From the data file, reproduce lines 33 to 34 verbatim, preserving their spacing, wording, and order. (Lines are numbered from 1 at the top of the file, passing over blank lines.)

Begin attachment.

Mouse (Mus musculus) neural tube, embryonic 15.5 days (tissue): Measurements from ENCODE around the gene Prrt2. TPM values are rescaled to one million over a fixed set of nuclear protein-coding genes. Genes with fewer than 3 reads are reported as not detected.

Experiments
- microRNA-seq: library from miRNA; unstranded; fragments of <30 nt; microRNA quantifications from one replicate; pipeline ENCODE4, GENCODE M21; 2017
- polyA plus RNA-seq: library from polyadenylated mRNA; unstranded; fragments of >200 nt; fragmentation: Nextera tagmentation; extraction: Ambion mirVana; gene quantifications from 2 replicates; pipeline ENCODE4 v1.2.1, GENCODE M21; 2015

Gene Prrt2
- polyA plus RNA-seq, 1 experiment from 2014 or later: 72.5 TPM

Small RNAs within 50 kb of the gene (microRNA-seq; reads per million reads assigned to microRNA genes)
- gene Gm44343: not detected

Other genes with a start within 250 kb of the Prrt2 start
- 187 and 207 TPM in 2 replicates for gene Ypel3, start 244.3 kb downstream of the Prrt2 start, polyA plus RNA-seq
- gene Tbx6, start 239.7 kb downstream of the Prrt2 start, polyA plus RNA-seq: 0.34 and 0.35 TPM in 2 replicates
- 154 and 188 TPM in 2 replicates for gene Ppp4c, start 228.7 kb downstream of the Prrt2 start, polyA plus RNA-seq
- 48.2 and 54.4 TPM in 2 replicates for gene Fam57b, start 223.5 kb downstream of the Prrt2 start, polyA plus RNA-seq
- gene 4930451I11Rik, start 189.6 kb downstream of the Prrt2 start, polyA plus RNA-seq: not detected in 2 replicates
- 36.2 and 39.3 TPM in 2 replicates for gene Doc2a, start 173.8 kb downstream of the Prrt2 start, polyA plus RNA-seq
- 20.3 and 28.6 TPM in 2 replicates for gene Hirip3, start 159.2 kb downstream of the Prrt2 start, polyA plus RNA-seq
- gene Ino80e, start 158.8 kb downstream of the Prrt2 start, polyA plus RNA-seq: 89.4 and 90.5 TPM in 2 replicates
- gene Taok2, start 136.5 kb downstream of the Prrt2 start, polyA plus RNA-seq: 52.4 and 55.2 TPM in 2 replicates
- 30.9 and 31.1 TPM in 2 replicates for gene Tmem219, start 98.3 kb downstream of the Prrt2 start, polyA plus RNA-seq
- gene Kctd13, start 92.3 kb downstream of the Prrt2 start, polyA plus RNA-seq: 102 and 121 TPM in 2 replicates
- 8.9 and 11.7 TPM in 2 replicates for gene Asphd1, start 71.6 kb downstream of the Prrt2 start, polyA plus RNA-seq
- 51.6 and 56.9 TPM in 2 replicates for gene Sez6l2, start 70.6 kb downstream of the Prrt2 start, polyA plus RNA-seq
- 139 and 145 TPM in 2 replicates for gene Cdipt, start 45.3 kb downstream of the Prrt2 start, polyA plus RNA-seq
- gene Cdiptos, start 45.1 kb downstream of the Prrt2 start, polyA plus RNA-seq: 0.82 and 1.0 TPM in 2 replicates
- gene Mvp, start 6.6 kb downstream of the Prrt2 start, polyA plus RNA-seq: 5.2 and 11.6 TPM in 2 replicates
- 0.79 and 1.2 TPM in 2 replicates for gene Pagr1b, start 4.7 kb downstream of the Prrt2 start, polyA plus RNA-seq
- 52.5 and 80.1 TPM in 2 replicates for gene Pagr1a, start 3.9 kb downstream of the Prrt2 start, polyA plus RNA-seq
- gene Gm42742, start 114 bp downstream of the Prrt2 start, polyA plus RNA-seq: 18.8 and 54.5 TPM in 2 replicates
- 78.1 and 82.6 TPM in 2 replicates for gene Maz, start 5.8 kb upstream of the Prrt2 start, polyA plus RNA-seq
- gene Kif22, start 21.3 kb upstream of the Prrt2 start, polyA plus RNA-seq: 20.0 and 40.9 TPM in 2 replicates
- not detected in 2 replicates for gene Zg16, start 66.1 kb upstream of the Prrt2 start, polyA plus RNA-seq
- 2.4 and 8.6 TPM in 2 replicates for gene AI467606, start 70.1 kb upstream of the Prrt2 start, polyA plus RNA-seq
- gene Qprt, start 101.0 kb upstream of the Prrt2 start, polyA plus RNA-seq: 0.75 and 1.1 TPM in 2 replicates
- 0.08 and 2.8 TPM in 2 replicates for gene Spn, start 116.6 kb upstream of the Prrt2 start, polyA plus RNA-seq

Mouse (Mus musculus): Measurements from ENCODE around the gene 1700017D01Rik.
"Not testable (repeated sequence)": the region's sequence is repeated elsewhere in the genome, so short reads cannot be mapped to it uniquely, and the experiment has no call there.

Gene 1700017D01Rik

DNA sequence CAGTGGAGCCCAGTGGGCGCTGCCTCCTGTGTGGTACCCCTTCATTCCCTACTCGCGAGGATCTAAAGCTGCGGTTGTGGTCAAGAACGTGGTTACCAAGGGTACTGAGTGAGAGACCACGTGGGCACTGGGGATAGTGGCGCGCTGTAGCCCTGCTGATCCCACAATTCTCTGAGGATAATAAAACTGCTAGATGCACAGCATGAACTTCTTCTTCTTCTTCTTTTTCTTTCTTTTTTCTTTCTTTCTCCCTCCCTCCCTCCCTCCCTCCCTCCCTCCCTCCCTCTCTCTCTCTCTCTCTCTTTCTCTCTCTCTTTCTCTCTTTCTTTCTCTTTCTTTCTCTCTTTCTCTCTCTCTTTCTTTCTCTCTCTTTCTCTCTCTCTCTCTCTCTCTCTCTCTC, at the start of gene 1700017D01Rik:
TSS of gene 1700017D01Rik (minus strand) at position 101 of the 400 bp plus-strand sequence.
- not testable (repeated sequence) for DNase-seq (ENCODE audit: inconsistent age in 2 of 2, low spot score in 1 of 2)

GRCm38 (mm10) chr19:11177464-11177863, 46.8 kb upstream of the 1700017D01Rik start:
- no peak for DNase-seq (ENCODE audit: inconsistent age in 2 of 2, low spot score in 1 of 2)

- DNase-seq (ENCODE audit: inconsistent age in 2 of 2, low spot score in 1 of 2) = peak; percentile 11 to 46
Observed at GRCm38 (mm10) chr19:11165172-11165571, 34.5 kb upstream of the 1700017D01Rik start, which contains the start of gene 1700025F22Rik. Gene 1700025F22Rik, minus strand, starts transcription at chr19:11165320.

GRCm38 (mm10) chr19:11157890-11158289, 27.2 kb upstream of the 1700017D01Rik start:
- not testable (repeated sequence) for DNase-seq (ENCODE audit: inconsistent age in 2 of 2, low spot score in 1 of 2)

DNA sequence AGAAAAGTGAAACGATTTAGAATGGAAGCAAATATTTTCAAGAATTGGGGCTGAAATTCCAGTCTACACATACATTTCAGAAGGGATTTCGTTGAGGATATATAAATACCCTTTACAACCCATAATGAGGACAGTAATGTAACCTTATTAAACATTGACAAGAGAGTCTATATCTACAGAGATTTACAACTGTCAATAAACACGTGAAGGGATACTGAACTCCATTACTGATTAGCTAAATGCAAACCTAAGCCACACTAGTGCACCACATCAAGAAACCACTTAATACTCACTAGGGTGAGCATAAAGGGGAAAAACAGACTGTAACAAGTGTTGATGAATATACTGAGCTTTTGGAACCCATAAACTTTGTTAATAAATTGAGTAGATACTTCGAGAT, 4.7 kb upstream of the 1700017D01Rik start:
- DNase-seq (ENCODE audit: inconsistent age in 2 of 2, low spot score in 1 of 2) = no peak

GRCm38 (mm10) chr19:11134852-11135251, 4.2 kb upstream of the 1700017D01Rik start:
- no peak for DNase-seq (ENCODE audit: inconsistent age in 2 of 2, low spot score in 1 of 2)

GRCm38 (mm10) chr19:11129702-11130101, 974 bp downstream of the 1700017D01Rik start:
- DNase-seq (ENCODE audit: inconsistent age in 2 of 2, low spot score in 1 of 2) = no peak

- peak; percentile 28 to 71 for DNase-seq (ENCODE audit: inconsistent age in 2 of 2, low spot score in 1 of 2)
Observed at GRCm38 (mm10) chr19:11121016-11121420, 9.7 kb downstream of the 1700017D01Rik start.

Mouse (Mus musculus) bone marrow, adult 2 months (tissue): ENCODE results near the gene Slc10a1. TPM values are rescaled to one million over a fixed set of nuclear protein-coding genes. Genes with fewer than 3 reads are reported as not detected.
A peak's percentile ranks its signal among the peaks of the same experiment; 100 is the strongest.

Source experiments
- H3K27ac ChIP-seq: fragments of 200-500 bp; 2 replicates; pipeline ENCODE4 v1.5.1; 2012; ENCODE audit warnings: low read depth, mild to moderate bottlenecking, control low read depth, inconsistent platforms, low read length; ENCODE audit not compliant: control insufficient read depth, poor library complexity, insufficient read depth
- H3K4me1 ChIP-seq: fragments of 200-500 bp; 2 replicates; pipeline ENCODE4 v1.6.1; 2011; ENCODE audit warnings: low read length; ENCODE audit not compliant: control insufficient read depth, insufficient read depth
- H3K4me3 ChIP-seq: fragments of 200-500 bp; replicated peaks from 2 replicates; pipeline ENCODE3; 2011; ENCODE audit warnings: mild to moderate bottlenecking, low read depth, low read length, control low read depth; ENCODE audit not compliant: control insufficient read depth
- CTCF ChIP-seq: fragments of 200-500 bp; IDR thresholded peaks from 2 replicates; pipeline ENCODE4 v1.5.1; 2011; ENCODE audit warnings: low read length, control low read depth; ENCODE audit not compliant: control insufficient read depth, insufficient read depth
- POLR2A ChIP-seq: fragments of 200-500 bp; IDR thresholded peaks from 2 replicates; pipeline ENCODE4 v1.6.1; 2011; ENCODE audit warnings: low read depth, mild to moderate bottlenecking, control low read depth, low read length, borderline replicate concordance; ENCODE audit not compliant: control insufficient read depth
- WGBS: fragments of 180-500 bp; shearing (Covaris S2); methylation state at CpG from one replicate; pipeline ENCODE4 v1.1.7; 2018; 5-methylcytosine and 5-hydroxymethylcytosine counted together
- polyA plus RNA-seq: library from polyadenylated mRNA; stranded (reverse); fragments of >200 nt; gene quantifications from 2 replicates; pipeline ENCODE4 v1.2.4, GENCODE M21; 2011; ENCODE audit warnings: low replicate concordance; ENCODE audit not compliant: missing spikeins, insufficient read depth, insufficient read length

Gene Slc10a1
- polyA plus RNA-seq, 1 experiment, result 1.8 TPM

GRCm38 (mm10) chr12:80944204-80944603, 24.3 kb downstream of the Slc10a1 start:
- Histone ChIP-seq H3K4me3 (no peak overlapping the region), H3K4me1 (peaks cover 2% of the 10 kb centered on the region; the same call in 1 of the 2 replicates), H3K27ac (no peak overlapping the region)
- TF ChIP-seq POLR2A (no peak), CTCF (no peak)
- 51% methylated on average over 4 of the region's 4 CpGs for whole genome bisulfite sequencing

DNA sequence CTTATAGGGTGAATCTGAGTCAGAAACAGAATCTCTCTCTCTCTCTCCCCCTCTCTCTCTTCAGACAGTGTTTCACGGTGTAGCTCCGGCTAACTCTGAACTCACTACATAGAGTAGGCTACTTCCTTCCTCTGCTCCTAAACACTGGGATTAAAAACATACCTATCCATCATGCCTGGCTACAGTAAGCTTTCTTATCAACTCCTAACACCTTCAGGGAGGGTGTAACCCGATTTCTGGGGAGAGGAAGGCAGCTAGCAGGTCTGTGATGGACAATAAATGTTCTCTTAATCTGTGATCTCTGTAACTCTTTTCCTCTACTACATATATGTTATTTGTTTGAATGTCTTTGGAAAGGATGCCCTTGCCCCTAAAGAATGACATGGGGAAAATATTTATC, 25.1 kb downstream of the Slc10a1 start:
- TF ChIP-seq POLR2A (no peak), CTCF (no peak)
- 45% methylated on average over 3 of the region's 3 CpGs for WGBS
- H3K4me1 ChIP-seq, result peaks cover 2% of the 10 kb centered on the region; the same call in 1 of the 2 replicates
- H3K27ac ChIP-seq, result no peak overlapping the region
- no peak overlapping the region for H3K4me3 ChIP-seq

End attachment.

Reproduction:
- gene Qprt, start 101.0 kb upstream of the Prrt2 start, polyA plus RNA-seq: 0.75 and 1.1 TPM in 2 replicates
- 0.08 and 2.8 TPM in 2 replicates for gene Spn, start 116.6 kb upstream of the Prrt2 start, polyA plus RNA-seq